**Theorem 8.1: (The General Herd Theorem)** *Let f, g and h be permutations of GF(q) with f(0) = g(0) = h(0) = 0. Define a point set S to consist of those points with coordinates (x, y, z, 0) such that xf(t) + yg(t) + zh(t) is a permutation of GF(q). Then {xf(t) + yg(t) + zh(t) | (x, y, z, 0) is in S} is the herd of the flock F, whose planes have the equations f(t)X + g(t)Y + h(t)Z + W = 0, of the cone with carrier S and vertex V = (0, 0, 0, 1).*

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Conversely, any flock of any non-empty non-flat cone admits such a representation.*

*Pf*: Notice that the set S is non-empty, containing the points *A* = (1,0,0,0), *B* = (0,1,0,0) and *C* = (0,0,1,0). The q planes of F are distinct since the coordinate functions are permutations, and they do not contain the point V = (0,0,0,1). Consider the cone C(V, S). Suppose that two of these planes, say those whose equations are f(u)X + g(u)Y + h(u)Z + W = 0 and f(s)X + g(s)Y + h(s)Z + W = 0, with u not equal to s, meet at a point Z of C(V,S). Since Z is not V, it is on a unique generator of the cone, and so, there is a point (x, y, z, 0) of S so that Z = (x, y, z, ) for some in GF(q). We would then have xf(u) + yg(u) + zh(u) = xf(s) + yg(s) + zh(s) = - for u not equal to s, contradicting the definition of S. Thus, the planes of F form a flock of the (non-flat) cone C(V,S).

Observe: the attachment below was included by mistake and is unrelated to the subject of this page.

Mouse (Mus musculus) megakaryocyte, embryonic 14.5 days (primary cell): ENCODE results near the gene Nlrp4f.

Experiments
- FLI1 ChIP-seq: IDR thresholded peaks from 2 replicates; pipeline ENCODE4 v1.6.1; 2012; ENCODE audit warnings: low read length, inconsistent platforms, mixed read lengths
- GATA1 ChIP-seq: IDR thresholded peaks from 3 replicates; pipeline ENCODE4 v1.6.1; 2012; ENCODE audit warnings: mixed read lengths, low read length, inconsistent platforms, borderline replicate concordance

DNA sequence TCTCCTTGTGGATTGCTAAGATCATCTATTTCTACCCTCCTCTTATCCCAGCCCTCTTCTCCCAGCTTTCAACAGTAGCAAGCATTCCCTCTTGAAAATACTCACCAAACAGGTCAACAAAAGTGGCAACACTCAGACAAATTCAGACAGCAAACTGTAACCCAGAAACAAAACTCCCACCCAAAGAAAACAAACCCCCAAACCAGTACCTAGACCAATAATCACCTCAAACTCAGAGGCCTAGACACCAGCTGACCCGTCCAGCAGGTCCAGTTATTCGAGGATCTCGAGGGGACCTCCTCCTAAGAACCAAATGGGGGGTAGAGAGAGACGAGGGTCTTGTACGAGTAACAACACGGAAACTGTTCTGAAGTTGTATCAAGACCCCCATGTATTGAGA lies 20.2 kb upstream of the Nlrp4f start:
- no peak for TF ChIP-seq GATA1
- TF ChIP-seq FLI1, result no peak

The converse is just Proposition 8.1.